The Renegade Rip

How BC uses the Levan donation

Zach Sullivan, Reporter

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Before he died in 2014, Dr. Norman Levan’s $19 million donation to Bakersfield College was the largest in school history, according to Levan Foundation director Tom Gelder. Levan set up four scholarships in his name to promote humanities and the sciences, which he was extremely interested in, as well as funding the Norm Levan Center on campus.

Levan, a well-respected local dermatologist, established a friendship with John Collins, who was the president of BC at that time.

Gelder said that as Levan grew older and set up his funds, he felt comfortable giving the school such a large sum of money because he knew the money was in good hands with Collins, and pointed out that Levan felt the same way about current president Sonya Christian before his passing.

Gelder explained that out of the five different funds, the Norm Levan Scholarship is the largest and makes up a vast majority of Levan’s gift.

“Currently there are five different pots of money, if you will. So there’s the Norm Levan Scholarship that provides scholarships to both incoming freshman and returning students. You need a certain GPA, pretty broad in the sense that they are available to students either in the humanities or sciences, which covers pretty much everything we do here. Those are things students can access by going online, and the academic works or financial aids and access them. That has an endowment of over $12 million, and that generates as much as close as a half a million dollars a year in potential scholarships,” said Gelder.

Levan set up three other scholarships, the Norman Levan Hispanic and American Indian Scholarship, the Levan Humanities Scholarship, and the Levan Senior Lifelong Learning Program, as well as funding the Levan Center. Together, these make up the other $7 million in donations from Levan.

According to Gelder, Levan’s donation was the largest the school has ever received, and doubled the school’s endowment at the time. “His total contributions were a little over $19 million and the current total of that is a little over $21 million, so it has grown. Ideally not only do they grow, but we’re paying out money for scholarships and other things while it’s growing. So Norm Levan’s gifts alone pretty much doubled the school’s endowment. Before Levan’s donation, I think BC’s endowments were in line with similar community colleges of our size had, but Levan’s gifts completely changed that.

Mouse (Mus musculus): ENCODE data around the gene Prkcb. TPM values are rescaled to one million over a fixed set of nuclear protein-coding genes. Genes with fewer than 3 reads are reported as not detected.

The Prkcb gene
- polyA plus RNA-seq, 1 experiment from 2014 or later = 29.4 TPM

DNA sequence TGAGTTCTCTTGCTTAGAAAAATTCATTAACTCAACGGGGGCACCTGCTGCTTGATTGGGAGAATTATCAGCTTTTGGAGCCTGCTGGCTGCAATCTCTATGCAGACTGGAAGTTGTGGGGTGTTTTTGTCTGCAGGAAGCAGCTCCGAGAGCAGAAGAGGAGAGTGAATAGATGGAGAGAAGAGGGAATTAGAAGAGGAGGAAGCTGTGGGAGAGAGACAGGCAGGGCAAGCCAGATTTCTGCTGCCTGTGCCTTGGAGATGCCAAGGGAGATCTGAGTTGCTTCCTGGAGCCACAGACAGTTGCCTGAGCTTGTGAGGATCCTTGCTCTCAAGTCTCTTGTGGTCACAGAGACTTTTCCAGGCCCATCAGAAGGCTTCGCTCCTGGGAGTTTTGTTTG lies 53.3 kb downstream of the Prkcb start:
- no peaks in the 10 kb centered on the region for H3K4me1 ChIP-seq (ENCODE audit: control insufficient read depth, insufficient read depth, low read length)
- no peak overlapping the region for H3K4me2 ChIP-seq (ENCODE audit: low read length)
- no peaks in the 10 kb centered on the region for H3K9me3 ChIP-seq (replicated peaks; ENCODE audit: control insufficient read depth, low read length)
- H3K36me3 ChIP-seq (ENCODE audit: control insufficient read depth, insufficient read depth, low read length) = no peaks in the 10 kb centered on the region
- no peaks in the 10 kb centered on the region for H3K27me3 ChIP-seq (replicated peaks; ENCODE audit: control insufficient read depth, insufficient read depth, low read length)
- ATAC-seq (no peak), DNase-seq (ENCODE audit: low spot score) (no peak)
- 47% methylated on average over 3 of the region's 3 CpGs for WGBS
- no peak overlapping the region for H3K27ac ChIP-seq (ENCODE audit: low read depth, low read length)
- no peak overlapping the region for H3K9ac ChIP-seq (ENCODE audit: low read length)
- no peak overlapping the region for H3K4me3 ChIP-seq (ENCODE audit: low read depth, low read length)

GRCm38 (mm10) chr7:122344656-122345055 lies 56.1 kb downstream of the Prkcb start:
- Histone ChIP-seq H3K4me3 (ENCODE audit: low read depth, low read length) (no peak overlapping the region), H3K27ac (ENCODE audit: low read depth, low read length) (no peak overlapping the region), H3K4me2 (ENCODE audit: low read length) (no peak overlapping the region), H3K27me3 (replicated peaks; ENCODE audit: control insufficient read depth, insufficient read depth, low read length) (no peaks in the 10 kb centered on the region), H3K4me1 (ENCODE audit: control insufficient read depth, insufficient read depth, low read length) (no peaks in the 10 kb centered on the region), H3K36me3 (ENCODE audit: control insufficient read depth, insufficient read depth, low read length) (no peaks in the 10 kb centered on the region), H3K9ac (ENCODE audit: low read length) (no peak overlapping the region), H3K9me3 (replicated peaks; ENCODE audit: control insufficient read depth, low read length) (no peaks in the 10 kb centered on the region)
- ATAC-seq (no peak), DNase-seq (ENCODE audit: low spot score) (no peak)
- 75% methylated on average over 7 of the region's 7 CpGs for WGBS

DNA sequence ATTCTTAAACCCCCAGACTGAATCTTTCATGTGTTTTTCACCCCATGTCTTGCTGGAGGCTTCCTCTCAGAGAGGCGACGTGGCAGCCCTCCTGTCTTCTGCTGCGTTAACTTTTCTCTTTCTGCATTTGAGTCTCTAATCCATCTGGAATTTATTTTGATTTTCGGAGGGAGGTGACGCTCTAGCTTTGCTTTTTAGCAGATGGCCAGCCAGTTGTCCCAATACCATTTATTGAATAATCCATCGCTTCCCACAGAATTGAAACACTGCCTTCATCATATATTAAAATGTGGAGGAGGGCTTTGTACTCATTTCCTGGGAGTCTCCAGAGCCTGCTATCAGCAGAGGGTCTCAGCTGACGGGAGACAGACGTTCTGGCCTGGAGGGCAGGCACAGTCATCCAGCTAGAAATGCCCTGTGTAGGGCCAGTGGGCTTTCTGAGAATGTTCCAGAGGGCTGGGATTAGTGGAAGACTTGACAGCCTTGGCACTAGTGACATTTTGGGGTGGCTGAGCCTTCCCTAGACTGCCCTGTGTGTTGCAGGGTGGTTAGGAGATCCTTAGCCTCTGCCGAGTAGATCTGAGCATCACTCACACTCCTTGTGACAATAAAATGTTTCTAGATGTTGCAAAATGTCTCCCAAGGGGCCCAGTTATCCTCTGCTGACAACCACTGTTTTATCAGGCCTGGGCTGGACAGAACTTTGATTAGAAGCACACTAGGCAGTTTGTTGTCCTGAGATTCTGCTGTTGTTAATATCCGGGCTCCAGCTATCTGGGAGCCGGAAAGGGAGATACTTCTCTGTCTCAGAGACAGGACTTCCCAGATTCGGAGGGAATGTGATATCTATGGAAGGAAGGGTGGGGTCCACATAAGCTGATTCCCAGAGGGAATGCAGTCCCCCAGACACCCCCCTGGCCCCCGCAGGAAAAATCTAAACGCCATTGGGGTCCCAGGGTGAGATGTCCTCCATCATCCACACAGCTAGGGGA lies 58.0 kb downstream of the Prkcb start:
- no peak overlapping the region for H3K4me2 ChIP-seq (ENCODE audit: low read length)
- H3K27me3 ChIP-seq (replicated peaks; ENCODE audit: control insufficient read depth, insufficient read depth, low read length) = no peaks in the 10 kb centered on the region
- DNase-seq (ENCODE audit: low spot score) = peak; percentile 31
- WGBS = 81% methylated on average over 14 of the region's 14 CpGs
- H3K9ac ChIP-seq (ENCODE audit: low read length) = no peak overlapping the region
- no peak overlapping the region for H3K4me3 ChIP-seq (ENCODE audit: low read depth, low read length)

“We have a very strong endowment for the community college we are and Norm Levan’s stamp, or influence will be here forever just because of his gift,” Gelder said.

BC has received the bulk of Levan’s donations, Gelder said, but he elaborated that the school will receive one more payment later on.

“We’ve gotten the bulk of it. Dr. Levan’s house still needed to sell, and when it does we should get a little more, but the bulk of it is done. The last distribution we got from the estate, I remember, was $6.5 million, and it just a personal check. I remember when it came in and I took it around to people in the office and said, ‘how many of you have seen a check for $6.5 million dollars?’”

Gelder said that if the money set aside for the scholarships is not used up, it is put back into the foundation to be re-used.
“There are restrictions how we can spend it. If not enough students apply and qualify for it to use all the money up, it’s reinvested, which makes it grow and makes it be even bigger,” Gelder said.

Gelder pointed out while Levan is no longer with us, his presence can still be felt through the Levan Center and the scholarships he set up, which will continue to carry on Levan’s legacy for as long as they exist.

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How BC uses the Levan donation